God speaks bad Greek……

This morning I came across the newly published New Testament, translated by David Bentley Hart, Yale University Press. It has some features which the author claims to be unique:

1. It has no theological bias

2. It translates the Greek as it is, bad Greek into bad English, good into good, without correction or improvement.

3.It therefore recognises the various styles of different books.

4. It tries to give its readers an impression of a Greek text of the 1st or 2nd century, rather than of a revered holy book.5D5525B5-CD86-4754-8F23-BA9FEEF09668

These are interesting features which the author faithfully provides, although I suspect that the first is a little less honest than the others, even if his bias is more interesting than that of some popular versions. I think he’s less alone in his method than he thinks. Certainly Nicholas King has attempted the same kind of thing in his vivid version of the New Testament, ( Mayhew) and Sarah Ruden has been posting on her blog fascinating glimpses of her work on the Gospels. Both of these are, I think, better equipped as translators than Hart, whose work is nevertheless revelatory and challenging. He shows for example that Paul says that God will judge us by our actions, and that he never says anything about predestination. He represents Paul’s maddening disregard of sentence structure and his occasional coarseness. By refusing to translate the Greek logos (word) in John chapter 1 he draws the readers’ attention to the fact that this is a concept which has no equivalent in English. He avoids translating the Greek Christos as Christ or Messiah and gives its literal sense as “anointed (one)”.

Readers who want something nearer the original than the versions used in church will learn a great deal from this new translation although they should look carefully at every sentence that describes God’s punishment of the wicked. Hart is convinced that none of these speak of ‘eternal” or “everlasting” punishment; I’m not so sure. Like Hart I want to reject the theology of eternal punishment, but I’ve always felt I was contradicting scripture. Perhaps in this instance his own theological bias is evident.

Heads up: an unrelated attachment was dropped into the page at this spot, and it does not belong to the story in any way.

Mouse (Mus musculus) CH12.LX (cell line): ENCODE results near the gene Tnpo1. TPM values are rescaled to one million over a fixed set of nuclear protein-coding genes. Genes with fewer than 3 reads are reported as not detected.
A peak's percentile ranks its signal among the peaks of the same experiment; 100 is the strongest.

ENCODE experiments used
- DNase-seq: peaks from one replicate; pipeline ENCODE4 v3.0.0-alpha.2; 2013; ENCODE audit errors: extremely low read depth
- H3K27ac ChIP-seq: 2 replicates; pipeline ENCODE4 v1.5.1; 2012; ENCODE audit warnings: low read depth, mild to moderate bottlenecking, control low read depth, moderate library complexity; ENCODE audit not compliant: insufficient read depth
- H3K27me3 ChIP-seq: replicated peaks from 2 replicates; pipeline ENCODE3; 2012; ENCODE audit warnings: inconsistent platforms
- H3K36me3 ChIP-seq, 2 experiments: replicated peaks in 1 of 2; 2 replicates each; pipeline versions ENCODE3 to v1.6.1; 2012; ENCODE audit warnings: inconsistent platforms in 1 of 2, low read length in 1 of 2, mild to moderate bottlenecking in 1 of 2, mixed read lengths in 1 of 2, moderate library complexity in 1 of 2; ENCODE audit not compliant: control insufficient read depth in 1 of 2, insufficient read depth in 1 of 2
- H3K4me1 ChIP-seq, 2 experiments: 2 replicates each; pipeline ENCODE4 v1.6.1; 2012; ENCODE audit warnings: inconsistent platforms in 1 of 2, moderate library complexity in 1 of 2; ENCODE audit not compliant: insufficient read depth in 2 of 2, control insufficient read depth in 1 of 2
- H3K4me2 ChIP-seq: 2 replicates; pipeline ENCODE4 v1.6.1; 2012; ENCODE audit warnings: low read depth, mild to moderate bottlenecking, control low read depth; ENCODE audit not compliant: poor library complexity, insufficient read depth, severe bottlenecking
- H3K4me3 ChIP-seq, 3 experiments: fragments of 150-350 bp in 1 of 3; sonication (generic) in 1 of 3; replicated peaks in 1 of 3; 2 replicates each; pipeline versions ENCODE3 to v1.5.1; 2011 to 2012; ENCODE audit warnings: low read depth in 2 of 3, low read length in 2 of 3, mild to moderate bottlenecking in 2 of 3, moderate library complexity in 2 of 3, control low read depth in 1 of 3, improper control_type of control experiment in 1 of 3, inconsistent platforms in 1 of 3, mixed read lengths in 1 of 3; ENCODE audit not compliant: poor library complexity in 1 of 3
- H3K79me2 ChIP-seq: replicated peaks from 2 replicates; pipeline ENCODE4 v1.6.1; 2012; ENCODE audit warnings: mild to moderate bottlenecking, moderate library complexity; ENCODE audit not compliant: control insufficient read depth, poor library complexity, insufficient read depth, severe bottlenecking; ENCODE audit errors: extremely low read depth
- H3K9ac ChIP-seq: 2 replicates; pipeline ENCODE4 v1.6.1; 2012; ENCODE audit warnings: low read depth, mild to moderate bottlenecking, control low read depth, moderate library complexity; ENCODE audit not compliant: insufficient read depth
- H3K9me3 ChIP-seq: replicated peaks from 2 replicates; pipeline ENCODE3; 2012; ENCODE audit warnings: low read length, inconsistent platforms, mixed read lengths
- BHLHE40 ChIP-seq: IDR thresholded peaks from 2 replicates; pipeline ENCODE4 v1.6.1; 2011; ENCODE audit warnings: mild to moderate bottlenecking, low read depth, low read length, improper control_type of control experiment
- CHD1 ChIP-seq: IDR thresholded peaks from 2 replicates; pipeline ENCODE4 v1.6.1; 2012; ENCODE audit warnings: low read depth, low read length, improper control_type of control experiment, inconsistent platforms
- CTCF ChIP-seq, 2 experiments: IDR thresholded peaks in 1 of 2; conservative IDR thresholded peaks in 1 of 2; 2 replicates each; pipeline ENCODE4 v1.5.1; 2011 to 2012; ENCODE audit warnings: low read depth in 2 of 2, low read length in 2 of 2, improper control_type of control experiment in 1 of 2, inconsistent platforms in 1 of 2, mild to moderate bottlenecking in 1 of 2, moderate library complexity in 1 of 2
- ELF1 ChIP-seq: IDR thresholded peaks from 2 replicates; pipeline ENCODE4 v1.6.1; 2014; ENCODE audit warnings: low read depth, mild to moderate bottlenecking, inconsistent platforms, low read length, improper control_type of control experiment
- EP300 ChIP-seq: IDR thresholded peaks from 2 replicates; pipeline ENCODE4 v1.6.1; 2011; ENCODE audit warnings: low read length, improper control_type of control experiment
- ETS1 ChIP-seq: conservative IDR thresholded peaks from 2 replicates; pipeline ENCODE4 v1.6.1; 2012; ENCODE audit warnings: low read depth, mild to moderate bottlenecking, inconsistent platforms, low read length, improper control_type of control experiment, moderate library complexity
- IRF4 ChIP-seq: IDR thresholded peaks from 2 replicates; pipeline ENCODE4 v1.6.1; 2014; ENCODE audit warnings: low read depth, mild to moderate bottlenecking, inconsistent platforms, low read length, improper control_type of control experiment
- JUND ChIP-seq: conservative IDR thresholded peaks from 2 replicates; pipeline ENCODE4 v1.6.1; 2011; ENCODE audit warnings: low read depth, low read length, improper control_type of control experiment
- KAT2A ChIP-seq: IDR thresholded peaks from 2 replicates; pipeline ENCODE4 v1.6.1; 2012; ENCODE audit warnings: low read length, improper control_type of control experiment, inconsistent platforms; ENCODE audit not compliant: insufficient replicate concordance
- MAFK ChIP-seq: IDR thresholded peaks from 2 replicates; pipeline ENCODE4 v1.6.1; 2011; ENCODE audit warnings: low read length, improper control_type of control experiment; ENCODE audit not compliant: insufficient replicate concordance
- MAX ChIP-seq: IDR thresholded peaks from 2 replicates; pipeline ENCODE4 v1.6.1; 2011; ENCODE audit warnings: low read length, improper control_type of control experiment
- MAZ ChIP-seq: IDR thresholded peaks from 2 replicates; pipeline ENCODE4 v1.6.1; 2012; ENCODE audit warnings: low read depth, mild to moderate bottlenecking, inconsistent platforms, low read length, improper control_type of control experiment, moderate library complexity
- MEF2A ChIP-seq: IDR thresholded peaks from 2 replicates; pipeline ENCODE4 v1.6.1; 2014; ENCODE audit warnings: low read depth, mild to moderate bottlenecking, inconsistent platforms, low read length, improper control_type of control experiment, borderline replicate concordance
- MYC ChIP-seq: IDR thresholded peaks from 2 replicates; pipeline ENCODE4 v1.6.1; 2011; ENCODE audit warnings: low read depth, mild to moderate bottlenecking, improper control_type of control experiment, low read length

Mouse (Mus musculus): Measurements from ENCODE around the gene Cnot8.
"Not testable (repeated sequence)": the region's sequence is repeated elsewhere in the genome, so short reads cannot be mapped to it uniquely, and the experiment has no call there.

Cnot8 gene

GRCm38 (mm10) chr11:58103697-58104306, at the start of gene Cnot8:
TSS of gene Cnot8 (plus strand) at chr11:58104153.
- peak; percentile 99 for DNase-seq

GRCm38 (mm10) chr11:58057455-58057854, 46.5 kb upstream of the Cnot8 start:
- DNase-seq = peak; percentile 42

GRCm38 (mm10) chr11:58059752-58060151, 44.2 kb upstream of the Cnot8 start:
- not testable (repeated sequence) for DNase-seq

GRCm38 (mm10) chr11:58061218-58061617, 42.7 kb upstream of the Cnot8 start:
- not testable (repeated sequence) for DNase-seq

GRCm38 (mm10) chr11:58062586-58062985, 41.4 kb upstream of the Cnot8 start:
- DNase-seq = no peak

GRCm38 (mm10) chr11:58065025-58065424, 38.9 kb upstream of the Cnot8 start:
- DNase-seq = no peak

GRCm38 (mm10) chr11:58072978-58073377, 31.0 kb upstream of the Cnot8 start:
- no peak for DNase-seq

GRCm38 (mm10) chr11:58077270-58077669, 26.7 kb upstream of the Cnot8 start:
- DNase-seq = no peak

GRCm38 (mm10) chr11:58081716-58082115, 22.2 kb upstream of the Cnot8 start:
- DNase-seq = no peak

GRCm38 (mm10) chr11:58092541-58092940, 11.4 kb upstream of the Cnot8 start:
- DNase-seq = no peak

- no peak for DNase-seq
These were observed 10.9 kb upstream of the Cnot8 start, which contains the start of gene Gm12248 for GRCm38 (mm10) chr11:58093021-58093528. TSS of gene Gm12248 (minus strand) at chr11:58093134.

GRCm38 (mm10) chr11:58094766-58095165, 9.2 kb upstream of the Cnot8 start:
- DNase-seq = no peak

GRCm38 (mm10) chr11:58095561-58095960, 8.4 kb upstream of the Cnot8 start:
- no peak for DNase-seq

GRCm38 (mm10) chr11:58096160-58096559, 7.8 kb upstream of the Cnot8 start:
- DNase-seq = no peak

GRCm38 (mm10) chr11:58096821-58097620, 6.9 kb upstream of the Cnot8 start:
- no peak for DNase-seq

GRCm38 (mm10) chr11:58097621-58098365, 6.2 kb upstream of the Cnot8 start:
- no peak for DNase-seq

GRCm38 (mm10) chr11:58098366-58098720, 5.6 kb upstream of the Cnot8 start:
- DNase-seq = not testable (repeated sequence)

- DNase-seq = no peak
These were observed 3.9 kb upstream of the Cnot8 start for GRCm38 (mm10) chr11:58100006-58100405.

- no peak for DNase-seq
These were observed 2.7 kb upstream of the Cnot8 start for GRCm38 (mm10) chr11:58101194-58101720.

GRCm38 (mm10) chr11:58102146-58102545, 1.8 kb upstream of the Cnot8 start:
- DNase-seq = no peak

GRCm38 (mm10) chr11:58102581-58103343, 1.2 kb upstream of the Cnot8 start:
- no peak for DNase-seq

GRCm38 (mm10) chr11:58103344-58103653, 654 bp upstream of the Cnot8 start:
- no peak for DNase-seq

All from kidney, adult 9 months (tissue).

The main virtue of Hart’s translation is that it exposes the prevailing dishonesty of the most prestigious translations, which tidy up poor syntax, cover up gaps or confusions in the manuscripts, protect key church doctrines by their choice of words, and generally present the “Word of God” rather than a batch of early Christian writings, most of which are undated and anonymous, some of which are attributed to people who were not their authors, and many of which are written in barely literate Greek. The Greek New Testament is as the author suggests, a wild and offensive book.

It is also the book I love the best, because it provides early evidence of the historical impact of the life of Jesus of Nazareth on Jews and Gentiles. The theological bias of my church (Calvinist) led to biased translation (KJV) and a skewed interpretation which failed to do justice to the mystery and majesty of Jesus, as described in the original. No, we cannot be sure that every story about Jesus is historically accurate, or every description of him justified. But we can take the whole book as an accurate image of the memory of Jesus cherished in early church assemblies, and as a witness of his meaning for them. This does not justify my trust in Jesus as the definitive revelation of God, but it enables it, tests it and feeds it.1369A371-0D47-4DCA-B8E5-69D7CEFEE282

The assemblies of Jesus,amongst whom the writings were produced and circulated, were both extravagant and down to earth in their devotion to Jesus: extravagant in that they thought him the key to the meaning of the cosmos and were happy to risk their lives for his sake; down to earth in their readiness to make their wealth communal, so that the poor could enjoy the blessing promised by Jesus. Their pictures of him continue to be revelatory to me. How on earth did he manage to be ready for so many different people and their needs? His very occasional unreadiness, as in the story of the Canaanite woman he called a dog, shows how seldom he faltered, how frequently he met the need. And why can’t I be like that?

Any new translation of the New Testament is an addition to biblical scholarship, but it is also a stimulus to informed discipleship of Jesus. Blessings on David Bentley Hart!

 

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